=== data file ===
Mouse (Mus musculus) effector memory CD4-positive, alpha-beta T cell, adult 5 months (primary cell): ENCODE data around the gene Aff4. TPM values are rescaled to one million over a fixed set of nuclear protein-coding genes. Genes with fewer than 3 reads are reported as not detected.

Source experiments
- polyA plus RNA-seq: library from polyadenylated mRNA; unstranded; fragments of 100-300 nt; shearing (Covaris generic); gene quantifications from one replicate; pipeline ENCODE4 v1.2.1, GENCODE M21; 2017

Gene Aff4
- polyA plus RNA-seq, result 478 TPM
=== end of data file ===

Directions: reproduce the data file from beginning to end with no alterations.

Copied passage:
Mouse (Mus musculus) effector memory CD4-positive, alpha-beta T cell, adult 5 months (primary cell): ENCODE data around the gene Aff4. TPM values are rescaled to one million over a fixed set of nuclear protein-coding genes. Genes with fewer than 3 reads are reported as not detected.

Source experiments
- polyA plus RNA-seq: library from polyadenylated mRNA; unstranded; fragments of 100-300 nt; shearing (Covaris generic); gene quantifications from one replicate; pipeline ENCODE4 v1.2.1, GENCODE M21; 2017

Gene Aff4
- polyA plus RNA-seq, result 478 TPM